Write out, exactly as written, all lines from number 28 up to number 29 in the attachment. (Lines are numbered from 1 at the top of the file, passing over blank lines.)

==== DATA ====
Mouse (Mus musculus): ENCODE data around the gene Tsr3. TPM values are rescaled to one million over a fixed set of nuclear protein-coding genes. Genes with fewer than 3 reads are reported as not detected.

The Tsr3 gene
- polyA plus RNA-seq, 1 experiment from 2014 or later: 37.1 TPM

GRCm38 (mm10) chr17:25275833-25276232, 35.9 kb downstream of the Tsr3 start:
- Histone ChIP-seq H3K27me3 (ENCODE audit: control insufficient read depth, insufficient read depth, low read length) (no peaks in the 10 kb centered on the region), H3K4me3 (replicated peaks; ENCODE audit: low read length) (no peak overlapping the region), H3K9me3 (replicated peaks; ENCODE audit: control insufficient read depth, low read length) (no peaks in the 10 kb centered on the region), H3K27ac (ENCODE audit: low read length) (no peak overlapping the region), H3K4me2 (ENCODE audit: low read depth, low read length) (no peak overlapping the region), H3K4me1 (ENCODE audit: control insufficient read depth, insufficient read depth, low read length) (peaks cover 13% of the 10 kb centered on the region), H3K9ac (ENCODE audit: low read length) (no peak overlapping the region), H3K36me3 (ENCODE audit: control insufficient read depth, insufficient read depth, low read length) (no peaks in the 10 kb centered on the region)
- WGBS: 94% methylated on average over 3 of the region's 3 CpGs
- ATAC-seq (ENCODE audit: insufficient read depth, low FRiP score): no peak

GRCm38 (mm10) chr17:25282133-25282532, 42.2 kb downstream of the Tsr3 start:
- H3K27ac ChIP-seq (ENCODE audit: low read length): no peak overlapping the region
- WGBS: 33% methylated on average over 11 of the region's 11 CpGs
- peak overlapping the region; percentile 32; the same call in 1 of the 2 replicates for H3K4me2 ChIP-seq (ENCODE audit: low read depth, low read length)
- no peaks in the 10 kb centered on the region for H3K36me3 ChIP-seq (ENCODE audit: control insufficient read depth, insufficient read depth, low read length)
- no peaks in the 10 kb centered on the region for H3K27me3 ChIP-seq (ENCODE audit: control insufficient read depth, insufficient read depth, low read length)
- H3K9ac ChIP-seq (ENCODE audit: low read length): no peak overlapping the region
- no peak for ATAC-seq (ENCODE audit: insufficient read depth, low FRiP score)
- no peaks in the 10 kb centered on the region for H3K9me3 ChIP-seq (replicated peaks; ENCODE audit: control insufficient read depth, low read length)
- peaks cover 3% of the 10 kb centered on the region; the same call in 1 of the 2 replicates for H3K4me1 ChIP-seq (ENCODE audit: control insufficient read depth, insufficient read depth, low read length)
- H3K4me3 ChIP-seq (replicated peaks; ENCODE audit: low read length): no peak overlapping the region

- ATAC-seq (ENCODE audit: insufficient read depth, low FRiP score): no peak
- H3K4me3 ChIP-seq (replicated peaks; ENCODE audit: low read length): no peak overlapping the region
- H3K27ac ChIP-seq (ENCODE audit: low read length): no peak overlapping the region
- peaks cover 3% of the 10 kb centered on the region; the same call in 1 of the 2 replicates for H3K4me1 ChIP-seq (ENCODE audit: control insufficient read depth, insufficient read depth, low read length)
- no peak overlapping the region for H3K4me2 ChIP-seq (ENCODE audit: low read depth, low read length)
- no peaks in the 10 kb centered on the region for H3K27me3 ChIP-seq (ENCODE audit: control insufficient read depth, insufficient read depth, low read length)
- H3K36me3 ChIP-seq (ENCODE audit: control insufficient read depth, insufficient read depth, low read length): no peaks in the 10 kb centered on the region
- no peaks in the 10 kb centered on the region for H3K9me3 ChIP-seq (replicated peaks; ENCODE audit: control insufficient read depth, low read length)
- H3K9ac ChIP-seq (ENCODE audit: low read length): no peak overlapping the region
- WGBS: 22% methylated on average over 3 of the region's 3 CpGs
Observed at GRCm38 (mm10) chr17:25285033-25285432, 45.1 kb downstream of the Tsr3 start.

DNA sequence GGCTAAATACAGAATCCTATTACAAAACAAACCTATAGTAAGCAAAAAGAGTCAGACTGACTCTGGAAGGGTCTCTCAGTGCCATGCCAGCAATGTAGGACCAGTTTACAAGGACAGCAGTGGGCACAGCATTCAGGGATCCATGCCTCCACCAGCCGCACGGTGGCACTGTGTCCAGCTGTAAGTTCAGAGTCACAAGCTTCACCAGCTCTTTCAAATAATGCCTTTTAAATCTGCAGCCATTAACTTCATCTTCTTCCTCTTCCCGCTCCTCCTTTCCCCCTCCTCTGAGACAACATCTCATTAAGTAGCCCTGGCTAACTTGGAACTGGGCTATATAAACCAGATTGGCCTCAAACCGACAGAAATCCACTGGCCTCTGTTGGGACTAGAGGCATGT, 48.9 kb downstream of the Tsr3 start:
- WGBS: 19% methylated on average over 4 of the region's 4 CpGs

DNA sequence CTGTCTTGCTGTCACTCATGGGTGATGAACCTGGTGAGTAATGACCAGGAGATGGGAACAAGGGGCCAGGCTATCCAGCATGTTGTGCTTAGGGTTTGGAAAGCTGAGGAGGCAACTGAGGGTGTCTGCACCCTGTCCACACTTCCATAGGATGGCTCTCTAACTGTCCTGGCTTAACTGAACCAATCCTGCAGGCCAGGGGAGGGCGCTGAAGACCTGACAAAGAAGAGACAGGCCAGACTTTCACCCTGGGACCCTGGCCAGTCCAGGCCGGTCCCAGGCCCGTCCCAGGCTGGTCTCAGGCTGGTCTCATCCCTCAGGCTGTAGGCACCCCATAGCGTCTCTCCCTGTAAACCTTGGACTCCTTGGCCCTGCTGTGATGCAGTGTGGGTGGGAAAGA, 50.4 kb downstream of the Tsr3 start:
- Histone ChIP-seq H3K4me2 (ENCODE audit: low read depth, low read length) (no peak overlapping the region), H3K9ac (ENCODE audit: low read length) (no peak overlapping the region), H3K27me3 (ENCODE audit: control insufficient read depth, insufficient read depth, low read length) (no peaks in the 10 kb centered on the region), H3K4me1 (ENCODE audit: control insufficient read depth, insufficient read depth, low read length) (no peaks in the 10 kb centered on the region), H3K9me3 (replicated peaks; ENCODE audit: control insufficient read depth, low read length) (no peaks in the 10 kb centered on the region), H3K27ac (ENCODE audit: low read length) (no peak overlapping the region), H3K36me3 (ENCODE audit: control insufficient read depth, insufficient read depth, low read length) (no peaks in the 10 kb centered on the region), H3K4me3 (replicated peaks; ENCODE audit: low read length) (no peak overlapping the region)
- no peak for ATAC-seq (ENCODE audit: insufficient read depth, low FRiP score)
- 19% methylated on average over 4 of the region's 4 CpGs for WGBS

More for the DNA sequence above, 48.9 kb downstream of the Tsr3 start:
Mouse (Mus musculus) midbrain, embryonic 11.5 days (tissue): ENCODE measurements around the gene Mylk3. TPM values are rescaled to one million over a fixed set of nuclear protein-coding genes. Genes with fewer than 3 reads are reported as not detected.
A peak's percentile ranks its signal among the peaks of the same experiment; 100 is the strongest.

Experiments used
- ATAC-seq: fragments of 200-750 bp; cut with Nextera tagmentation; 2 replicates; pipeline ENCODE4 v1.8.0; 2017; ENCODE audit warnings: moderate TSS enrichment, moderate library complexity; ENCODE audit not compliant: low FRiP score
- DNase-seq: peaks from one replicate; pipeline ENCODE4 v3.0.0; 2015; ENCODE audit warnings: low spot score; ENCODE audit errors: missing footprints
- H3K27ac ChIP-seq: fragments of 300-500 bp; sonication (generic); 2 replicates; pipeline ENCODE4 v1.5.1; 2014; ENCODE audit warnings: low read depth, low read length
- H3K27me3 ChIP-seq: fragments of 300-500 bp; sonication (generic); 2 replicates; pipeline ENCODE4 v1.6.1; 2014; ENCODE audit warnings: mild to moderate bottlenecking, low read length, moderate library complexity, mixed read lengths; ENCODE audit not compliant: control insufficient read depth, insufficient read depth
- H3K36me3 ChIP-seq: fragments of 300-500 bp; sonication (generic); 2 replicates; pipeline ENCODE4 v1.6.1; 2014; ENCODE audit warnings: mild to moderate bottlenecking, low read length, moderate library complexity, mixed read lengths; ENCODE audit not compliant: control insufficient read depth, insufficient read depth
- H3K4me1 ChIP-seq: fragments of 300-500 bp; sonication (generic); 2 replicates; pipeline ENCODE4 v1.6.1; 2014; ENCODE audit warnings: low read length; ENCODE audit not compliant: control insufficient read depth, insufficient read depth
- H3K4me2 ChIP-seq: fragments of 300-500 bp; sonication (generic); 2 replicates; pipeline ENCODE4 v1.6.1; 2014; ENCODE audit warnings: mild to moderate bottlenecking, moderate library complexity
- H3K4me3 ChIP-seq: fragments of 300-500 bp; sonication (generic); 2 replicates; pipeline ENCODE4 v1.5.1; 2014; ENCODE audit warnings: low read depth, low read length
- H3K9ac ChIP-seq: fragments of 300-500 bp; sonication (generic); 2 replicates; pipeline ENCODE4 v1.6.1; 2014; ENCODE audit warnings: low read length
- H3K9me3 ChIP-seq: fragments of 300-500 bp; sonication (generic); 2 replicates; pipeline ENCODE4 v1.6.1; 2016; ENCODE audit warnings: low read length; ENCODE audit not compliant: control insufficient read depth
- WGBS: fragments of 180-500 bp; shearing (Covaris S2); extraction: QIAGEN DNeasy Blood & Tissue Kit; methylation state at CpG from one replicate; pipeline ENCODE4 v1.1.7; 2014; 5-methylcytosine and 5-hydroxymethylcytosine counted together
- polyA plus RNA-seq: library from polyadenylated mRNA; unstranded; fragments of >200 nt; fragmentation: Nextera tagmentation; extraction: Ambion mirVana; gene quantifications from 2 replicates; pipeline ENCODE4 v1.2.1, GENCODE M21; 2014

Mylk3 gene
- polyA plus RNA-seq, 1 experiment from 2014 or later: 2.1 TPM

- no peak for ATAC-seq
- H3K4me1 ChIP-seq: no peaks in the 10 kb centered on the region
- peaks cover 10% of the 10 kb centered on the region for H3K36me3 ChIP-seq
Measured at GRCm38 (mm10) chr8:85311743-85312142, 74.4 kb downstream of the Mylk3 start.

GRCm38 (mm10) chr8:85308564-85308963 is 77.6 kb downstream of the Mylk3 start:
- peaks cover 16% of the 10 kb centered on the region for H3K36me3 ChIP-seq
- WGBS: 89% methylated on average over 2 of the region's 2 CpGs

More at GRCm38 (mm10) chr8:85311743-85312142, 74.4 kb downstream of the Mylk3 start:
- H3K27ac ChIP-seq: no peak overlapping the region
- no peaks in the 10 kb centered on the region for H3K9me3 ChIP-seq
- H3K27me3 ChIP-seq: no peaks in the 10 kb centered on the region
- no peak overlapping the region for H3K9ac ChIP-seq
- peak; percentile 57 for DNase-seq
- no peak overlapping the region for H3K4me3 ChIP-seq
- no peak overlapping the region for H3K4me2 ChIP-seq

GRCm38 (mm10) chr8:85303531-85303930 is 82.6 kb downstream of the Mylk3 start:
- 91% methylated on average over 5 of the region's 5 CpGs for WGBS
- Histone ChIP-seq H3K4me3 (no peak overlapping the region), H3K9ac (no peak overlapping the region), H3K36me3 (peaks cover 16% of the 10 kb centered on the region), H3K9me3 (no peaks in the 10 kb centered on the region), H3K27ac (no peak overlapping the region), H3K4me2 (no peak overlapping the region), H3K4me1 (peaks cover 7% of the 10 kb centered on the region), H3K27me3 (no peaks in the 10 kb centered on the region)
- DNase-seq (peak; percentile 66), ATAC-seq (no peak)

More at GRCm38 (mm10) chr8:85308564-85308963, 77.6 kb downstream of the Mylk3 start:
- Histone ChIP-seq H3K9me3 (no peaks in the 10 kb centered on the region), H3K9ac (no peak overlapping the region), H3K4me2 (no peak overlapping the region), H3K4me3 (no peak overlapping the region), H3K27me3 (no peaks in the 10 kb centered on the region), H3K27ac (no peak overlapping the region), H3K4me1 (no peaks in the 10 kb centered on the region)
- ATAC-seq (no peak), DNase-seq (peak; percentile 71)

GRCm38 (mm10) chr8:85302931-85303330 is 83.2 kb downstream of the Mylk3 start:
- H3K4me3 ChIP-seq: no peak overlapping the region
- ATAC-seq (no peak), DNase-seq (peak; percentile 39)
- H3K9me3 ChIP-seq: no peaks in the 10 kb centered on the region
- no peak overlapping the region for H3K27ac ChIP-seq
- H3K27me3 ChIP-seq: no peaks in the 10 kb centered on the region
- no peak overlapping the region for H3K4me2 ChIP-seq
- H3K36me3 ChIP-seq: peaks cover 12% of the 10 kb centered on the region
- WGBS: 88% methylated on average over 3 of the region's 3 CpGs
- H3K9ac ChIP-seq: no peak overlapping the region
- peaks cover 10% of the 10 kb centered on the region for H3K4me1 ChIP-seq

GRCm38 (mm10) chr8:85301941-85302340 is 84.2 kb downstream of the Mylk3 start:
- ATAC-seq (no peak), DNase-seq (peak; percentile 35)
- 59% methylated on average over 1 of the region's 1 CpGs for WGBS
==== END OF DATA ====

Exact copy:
- WGBS: 22% methylated on average over 3 of the region's 3 CpGs
Observed at GRCm38 (mm10) chr17:25285033-25285432, 45.1 kb downstream of the Tsr3 start.